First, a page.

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J Contam Hydrol. 2005 Dec;81(1-4):63-88. Epub 2005 Sep 16.

Impact of rainfall intensity on the transport of two herbicides in undisturbed grassed filter strip soil cores.

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UMR INRA-INA P-G, Unité Environnement et Grandes Cultures, BP01, 78850 Thiverval-Grignon, France.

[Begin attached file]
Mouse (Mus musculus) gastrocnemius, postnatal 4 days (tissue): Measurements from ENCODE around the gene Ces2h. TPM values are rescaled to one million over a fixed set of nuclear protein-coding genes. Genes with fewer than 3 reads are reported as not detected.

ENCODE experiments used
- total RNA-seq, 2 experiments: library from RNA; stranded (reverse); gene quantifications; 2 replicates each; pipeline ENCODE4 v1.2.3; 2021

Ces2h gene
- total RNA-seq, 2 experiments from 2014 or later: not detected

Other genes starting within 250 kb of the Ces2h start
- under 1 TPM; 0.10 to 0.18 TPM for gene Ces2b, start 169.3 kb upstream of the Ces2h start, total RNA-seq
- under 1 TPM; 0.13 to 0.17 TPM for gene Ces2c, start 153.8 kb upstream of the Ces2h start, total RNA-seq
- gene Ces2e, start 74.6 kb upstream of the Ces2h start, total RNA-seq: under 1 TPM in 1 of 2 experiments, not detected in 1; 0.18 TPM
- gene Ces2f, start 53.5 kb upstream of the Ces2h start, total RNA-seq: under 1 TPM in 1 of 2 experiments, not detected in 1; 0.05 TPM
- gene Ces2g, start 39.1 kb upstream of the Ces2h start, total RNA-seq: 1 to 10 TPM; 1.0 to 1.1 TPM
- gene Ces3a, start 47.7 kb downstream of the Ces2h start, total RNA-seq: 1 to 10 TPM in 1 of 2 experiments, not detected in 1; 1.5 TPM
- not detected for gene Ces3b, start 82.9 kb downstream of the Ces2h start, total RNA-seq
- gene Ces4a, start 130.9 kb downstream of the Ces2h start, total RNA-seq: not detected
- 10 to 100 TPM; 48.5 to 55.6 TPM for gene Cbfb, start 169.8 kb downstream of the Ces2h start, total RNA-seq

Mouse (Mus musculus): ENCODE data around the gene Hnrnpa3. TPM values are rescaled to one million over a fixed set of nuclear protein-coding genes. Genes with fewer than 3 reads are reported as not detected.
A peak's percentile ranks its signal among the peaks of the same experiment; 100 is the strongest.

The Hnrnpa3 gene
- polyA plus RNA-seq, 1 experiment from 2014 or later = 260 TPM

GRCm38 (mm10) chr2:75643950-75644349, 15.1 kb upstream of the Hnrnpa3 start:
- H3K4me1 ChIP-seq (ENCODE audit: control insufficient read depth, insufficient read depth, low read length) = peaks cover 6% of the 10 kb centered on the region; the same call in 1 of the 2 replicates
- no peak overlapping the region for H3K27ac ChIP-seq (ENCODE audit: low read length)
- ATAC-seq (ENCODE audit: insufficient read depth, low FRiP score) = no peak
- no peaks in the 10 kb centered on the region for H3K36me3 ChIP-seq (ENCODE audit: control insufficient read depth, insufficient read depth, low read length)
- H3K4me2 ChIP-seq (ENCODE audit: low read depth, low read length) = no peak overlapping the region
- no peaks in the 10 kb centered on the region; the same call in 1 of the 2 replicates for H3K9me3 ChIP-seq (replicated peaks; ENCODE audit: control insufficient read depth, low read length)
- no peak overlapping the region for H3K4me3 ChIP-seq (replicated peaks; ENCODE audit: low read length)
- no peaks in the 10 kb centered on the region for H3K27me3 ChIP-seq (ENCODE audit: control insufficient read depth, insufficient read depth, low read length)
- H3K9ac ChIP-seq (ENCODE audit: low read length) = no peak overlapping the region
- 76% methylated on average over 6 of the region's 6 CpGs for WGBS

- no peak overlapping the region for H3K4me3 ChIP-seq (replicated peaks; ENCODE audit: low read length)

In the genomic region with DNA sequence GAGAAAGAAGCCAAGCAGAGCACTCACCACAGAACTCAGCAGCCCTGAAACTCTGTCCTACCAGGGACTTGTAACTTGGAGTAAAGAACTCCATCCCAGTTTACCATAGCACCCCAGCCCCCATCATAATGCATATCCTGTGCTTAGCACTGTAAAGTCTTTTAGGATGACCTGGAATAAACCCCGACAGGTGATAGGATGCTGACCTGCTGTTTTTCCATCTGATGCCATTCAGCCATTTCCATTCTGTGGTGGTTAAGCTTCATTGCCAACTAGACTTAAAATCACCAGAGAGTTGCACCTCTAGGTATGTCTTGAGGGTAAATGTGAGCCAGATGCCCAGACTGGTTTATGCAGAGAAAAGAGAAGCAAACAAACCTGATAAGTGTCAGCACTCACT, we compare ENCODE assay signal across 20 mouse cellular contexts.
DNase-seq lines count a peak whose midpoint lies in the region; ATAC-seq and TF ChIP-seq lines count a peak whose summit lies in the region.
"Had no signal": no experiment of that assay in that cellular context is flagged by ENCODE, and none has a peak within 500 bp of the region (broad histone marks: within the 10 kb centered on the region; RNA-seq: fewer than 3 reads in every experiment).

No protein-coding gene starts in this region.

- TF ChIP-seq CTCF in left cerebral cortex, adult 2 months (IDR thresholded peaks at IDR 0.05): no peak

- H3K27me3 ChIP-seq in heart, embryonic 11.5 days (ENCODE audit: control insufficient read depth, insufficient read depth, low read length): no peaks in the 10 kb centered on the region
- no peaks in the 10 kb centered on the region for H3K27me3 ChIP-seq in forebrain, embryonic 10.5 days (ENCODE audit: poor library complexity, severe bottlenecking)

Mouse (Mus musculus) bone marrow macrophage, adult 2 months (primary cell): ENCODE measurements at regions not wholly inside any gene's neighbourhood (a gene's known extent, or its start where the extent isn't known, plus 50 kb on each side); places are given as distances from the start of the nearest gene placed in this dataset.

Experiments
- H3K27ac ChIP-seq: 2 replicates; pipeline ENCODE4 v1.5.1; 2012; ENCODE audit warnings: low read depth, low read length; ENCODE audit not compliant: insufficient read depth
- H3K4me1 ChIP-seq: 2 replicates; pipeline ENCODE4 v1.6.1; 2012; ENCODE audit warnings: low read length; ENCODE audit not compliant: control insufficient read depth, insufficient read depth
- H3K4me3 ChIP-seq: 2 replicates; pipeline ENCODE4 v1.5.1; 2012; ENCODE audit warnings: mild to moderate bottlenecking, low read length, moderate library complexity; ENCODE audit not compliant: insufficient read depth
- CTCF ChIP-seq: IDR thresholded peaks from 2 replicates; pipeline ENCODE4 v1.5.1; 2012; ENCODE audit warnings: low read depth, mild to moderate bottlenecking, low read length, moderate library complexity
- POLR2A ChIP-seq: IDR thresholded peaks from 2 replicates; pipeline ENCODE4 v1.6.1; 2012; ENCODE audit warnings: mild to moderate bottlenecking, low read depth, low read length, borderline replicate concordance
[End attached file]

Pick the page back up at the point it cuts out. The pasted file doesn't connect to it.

Two series of displacement experiments with isoproturon and metribuzin herbicides were performed on two undisturbed grassed filter strip soil cores, under unsaturated steady-state flow conditions. Several rainfall intensities (0.070, 0.147, 0.161, 0.308 and 0.326 cm h(-1)) were used. A water tracer (bromide) was simultaneously injected in each displacement experiment. A descriptive analysis of experimental breakthrough curves of bromide and herbicides combined with a modeling analysis showed an impact of rainfall intensity on the solute transport. Two contrasting physical non-equilibrium transport processes occurred. Multiple (three) porosity domains contributed to flow at the highest rainfall intensities, including preferential flow through macropore pathways. Macropores were not active any longer at intermediate and lowest velocities, and the observed preferential transport was described using dual-porosity-type models with a zero or low flow in the matrix domain. Chemical non-equilibrium transport of herbicides was found at all rainfall intensities. Significantly higher estimated values of degradation rate parameters as compared to batch data were correlated with the degree of non-equilibrium sorption. Experimental breakthrough curves were analyzed using different physical and chemical equilibrium and non-equilibrium transport models: convective-dispersive model (CDE), dual-porosity model (MIM), dual-permeability model (DP), triple-porosity, dual permeability model (DP-MIM); each combined with both chemical instantaneous and kinetic sorption.

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